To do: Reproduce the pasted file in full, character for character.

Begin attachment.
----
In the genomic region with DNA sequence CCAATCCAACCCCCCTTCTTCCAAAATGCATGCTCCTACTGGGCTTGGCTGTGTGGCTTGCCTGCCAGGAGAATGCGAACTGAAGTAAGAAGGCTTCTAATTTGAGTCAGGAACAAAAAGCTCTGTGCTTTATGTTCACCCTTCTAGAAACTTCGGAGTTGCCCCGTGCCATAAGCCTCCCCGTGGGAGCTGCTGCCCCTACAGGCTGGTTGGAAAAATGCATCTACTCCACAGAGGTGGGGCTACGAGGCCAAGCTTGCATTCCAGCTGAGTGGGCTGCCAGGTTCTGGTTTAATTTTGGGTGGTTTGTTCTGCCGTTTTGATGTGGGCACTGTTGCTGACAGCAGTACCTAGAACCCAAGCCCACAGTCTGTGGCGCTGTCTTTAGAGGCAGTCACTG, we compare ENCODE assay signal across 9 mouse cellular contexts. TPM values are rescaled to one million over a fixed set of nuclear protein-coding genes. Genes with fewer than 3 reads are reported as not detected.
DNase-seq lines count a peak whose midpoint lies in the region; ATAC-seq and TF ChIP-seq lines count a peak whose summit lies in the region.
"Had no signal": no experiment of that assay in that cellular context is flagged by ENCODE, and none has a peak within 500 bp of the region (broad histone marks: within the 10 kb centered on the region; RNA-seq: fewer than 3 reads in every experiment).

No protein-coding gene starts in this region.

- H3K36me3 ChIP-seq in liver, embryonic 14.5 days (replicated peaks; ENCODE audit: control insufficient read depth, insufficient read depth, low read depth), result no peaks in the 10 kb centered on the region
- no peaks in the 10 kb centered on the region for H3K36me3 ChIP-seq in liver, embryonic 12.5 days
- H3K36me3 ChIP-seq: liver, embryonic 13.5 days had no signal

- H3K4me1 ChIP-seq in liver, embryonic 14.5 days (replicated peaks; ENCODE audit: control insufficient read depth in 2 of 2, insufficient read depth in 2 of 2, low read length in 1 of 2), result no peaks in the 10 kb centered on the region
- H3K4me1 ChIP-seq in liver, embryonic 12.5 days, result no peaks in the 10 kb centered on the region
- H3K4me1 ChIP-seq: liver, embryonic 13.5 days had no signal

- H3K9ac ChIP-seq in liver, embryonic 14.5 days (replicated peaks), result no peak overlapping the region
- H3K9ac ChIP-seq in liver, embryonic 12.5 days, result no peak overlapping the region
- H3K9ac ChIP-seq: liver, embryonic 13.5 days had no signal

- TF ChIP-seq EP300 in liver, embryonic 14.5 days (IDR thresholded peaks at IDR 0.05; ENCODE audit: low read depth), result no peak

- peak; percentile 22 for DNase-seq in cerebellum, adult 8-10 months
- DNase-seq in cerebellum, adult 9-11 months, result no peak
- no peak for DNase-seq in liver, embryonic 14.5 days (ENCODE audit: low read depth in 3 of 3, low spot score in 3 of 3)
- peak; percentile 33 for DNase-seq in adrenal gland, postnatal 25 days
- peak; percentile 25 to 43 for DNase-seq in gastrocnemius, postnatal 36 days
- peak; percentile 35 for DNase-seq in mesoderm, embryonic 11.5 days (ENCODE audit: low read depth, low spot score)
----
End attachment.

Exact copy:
In the genomic region with DNA sequence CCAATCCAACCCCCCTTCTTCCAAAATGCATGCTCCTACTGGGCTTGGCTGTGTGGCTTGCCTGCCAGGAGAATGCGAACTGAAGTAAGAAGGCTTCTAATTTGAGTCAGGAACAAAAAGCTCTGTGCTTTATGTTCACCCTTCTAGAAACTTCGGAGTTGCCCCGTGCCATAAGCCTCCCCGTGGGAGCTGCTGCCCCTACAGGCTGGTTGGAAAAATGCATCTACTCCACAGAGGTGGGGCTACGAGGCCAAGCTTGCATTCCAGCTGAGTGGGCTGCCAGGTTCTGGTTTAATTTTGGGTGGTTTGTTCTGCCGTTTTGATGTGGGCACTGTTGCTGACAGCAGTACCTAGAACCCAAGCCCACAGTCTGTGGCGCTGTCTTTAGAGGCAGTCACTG, we compare ENCODE assay signal across 9 mouse cellular contexts. TPM values are rescaled to one million over a fixed set of nuclear protein-coding genes. Genes with fewer than 3 reads are reported as not detected.
DNase-seq lines count a peak whose midpoint lies in the region; ATAC-seq and TF ChIP-seq lines count a peak whose summit lies in the region.
"Had no signal": no experiment of that assay in that cellular context is flagged by ENCODE, and none has a peak within 500 bp of the region (broad histone marks: within the 10 kb centered on the region; RNA-seq: fewer than 3 reads in every experiment).

No protein-coding gene starts in this region.

- H3K36me3 ChIP-seq in liver, embryonic 14.5 days (replicated peaks; ENCODE audit: control insufficient read depth, insufficient read depth, low read depth), result no peaks in the 10 kb centered on the region
- no peaks in the 10 kb centered on the region for H3K36me3 ChIP-seq in liver, embryonic 12.5 days
- H3K36me3 ChIP-seq: liver, embryonic 13.5 days had no signal

- H3K4me1 ChIP-seq in liver, embryonic 14.5 days (replicated peaks; ENCODE audit: control insufficient read depth in 2 of 2, insufficient read depth in 2 of 2, low read length in 1 of 2), result no peaks in the 10 kb centered on the region
- H3K4me1 ChIP-seq in liver, embryonic 12.5 days, result no peaks in the 10 kb centered on the region
- H3K4me1 ChIP-seq: liver, embryonic 13.5 days had no signal

- H3K9ac ChIP-seq in liver, embryonic 14.5 days (replicated peaks), result no peak overlapping the region
- H3K9ac ChIP-seq in liver, embryonic 12.5 days, result no peak overlapping the region
- H3K9ac ChIP-seq: liver, embryonic 13.5 days had no signal

- TF ChIP-seq EP300 in liver, embryonic 14.5 days (IDR thresholded peaks at IDR 0.05; ENCODE audit: low read depth), result no peak

- peak; percentile 22 for DNase-seq in cerebellum, adult 8-10 months
- DNase-seq in cerebellum, adult 9-11 months, result no peak
- no peak for DNase-seq in liver, embryonic 14.5 days (ENCODE audit: low read depth in 3 of 3, low spot score in 3 of 3)
- peak; percentile 33 for DNase-seq in adrenal gland, postnatal 25 days
- peak; percentile 25 to 43 for DNase-seq in gastrocnemius, postnatal 36 days
- peak; percentile 35 for DNase-seq in mesoderm, embryonic 11.5 days (ENCODE audit: low read depth, low spot score)